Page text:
As lockdown restrictions ease across the UK and people begin to return to the high street, there has been a surge in demand for goods as people rush to spend the cash they have saved. However, a side effect of this is that inflation has risen more sharply than in prior months.
According to figures published by the BBC, UK inflation jumped to 2.1% in May, three times the rate in March, which stood at only 0.7%. This has raised the question of whether inflation is going to continue to grow in the coming months.
Over time, inflation can have a significant effect on your savings, and this could impact your retirement plans. Read on to find out how it might affect you, and two ways that you can counter it.
Inflation erodes the buying power of your cash savings
When you first look at inflation figures, you may not be especially worried. The inflation rate has increased to 2.1%, which may not seem significant by itself but don’t be fooled; it can have a serious effect when you consider the long term.
One of the biggest reasons why inflation affects retired people now more than ever is because people now live for much longer.
If you had retired 30 years ago, your pension would only have needed to support you for around 10 years on average. Now, with higher life expectancy due to better standards of living and healthcare, it may need to last 20, 30, or even 40 years.
Over time, inflation can significantly erode the buying power of your savings. A good way to see this is with the Bank of England’s inflation calculator, which allows you to see its impact on your money’s buying power.
For example, if you had £10,000 in 1990 then you would be able to buy goods and services worth that amount. However, in 2020 you would need £23,244 to buy the same goods due to an average annual rate of inflation of 2.9% in that period.
Low interest rates mean that the buying power of cash savings is being eroded
One major problem that many savers have faced in recent months is that while inflation has been below the Bank of England’s target of 2%, interest rates for cash have been lower. The Bank of England base rate, which affects the interest rates that other banks offer, currently stands at 0.1%, as you can see from the graph below.
Source: Bank of England
While this move was aimed at stimulating the economy as a response to the negative impact of the coronavirus pandemic, it has had a significant impact on savers. Since interest rates are typically lower than the rate of inflation, the growth on savings held in cash does not keep pace with the rate of inflation.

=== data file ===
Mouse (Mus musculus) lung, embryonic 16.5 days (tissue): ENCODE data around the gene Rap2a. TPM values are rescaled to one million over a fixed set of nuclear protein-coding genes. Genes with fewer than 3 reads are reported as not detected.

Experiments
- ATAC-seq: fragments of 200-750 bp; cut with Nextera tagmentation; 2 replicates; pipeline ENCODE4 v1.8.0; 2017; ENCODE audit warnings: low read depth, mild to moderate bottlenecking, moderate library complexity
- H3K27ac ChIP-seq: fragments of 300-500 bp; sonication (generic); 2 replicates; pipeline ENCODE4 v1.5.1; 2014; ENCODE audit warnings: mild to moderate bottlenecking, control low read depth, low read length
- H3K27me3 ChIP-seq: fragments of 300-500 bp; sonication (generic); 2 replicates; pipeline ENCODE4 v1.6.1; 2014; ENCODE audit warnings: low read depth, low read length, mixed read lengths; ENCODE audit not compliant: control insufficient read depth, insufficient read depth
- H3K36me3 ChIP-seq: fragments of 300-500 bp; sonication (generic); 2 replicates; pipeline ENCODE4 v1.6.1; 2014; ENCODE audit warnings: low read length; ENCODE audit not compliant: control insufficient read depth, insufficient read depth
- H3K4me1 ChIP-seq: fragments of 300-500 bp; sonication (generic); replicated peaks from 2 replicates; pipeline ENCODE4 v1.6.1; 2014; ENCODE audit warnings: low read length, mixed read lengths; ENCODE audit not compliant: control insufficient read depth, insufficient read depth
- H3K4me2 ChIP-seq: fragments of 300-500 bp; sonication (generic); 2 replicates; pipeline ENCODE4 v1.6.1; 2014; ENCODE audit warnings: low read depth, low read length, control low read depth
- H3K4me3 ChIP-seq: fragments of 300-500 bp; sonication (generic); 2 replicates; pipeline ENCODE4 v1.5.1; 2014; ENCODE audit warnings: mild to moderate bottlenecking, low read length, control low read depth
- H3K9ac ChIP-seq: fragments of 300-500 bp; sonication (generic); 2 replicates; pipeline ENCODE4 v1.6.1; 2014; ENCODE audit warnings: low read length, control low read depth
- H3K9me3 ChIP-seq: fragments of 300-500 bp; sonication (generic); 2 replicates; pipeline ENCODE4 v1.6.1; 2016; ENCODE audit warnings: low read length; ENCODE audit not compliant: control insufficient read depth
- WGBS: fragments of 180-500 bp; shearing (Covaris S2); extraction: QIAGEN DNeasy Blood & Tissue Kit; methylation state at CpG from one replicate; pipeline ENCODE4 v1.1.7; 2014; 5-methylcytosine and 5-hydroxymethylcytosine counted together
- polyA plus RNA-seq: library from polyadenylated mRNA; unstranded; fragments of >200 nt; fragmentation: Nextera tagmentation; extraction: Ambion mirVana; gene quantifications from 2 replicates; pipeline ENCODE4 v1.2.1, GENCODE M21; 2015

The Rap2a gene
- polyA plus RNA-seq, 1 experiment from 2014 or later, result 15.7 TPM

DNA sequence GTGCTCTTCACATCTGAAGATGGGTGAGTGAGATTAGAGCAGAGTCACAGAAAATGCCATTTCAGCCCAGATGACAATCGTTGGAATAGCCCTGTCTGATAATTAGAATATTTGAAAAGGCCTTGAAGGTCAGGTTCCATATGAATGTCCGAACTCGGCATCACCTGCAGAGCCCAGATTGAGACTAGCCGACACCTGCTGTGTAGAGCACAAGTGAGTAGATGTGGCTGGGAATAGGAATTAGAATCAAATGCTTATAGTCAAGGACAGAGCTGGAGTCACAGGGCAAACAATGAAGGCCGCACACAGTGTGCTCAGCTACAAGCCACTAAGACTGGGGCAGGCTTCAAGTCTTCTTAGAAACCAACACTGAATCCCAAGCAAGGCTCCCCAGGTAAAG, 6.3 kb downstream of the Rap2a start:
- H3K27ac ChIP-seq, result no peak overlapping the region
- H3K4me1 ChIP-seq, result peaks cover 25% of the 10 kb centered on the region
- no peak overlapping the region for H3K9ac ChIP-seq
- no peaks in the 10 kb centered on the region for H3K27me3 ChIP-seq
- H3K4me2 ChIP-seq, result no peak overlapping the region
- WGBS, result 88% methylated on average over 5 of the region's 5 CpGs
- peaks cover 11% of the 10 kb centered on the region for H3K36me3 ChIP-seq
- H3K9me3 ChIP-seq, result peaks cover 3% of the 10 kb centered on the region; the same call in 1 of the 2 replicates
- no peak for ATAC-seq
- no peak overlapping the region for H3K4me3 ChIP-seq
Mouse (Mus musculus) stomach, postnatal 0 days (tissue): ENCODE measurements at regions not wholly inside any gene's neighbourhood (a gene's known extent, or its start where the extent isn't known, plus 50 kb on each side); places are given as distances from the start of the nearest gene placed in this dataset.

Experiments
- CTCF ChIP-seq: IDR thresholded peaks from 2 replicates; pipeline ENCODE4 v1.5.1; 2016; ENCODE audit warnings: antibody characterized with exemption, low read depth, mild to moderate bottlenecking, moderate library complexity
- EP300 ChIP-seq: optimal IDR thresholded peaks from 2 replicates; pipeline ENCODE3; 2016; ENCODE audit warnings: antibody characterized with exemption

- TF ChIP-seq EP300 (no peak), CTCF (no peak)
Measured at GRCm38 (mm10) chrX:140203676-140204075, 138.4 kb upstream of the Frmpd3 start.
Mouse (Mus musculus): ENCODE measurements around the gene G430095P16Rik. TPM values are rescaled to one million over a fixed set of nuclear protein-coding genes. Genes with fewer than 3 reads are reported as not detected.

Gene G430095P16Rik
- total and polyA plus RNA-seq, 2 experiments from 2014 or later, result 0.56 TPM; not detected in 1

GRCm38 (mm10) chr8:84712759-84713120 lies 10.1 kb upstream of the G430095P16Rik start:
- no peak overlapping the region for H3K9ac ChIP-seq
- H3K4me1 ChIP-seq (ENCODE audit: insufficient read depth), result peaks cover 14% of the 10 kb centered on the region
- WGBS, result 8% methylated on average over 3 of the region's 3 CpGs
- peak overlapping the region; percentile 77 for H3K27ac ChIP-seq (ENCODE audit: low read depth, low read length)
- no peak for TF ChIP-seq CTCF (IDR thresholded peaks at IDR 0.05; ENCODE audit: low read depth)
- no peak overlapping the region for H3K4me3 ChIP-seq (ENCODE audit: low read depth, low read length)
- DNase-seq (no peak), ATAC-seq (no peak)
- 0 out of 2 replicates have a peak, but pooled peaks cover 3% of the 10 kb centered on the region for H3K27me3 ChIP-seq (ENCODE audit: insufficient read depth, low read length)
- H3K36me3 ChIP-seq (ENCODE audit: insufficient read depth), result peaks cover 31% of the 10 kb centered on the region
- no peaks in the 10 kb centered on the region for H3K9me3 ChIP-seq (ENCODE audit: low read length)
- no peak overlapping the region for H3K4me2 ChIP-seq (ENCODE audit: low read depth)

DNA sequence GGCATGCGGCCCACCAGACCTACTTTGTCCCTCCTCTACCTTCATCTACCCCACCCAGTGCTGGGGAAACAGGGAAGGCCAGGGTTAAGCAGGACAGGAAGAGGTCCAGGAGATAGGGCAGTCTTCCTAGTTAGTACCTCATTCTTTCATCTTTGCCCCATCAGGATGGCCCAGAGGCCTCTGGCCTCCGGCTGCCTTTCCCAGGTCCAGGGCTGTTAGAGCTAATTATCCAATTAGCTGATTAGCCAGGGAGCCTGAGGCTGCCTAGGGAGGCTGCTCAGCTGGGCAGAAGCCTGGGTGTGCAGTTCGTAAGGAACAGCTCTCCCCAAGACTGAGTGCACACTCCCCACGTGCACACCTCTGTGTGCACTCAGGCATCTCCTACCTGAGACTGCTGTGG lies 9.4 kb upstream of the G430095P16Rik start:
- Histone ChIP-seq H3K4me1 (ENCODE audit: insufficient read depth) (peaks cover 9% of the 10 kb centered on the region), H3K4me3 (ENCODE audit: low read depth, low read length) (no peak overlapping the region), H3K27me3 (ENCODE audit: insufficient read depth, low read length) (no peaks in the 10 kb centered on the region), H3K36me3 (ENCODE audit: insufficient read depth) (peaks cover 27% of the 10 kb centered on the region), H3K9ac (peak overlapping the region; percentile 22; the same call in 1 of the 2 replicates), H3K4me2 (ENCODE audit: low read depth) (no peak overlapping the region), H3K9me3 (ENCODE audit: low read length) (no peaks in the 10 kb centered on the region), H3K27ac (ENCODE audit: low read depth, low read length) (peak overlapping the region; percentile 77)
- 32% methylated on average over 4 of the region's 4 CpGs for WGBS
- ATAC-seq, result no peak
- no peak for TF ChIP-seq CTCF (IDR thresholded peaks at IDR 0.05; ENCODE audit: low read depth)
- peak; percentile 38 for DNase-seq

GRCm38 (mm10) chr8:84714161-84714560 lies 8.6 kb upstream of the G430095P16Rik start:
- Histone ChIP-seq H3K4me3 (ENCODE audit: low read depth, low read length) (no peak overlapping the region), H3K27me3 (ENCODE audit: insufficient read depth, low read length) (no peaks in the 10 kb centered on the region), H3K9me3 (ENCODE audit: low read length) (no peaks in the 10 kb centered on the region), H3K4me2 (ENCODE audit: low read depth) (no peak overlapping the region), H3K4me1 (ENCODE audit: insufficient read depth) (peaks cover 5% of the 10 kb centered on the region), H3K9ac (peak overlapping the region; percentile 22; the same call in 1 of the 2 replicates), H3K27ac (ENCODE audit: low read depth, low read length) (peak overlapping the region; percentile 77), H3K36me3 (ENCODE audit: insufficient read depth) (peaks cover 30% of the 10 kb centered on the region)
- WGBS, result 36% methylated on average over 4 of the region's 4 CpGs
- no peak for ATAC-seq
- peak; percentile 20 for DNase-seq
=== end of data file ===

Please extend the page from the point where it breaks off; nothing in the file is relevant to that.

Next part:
This means that the buying power of people’s wealth is slowly being eroded and this poses a significant problem for retired people.
Thankfully, there is one part of your income in retirement that is guaranteed to rise in line with the rate of inflation – your State Pension. This is because of the “triple lock” system, which increases the pension each year based on the highest of:
- The rate of inflation
- Average earnings growth
While you may have significant private pensions, this can still form the bedrock of your finances in retirement.
Even though this portion of your income is safe from the effects of inflation, you may want to take steps to protect the rest of your wealth. This is important to ensure that your lifestyle in retirement is comfortable and sustainable.
Investing can enable your wealth to grow faster than inflation but comes with risk
There are two main ways that you can “inflation-proof” your wealth in retirement. The first is to keep it invested, which allows you to mitigate the risk of inflation through seeking strong returns.
Investing in equities typically provides inflation-beating returns that outperform cash and other assets. However, keeping your wealth invested does come with risk, as market volatility could significantly lower the value of your portfolio.
Another alternative is to exchange a part, or all, of your pension pot in exchange for a guaranteed income through an annuity. Index-linked annuities will increase in line with the rate of inflation, so you can rest easy knowing that your buying power isn’t being eroded.
You can also choose other benefits, such as the income continuing to be paid to your partner after you pass away.
If you’re considering an annuity, you may benefit from speaking to a professional first so that you can make a properly informed decision. Furthermore, they can’t typically be changed or cancelled once you’ve bought one, so it’s important to make sure that it’s the right decision for you.
Get in touch
If you want to ensure that your retirement prospects aren’t impacted by inflation, get in touch. Please email firstname.lastname@example.org or call 0115 933 8433.
A pension is a long-term investment not normally accessible until 55 (57 from April 2028). The fund value may fluctuate and can go down, which would have an impact on the level of pension benefits available. Past performance is not a reliable indicator of future results.
The tax implications of pension withdrawals will be based on your individual circumstances. Thresholds, percentage rates and tax legislation may change in subsequent Finance Acts.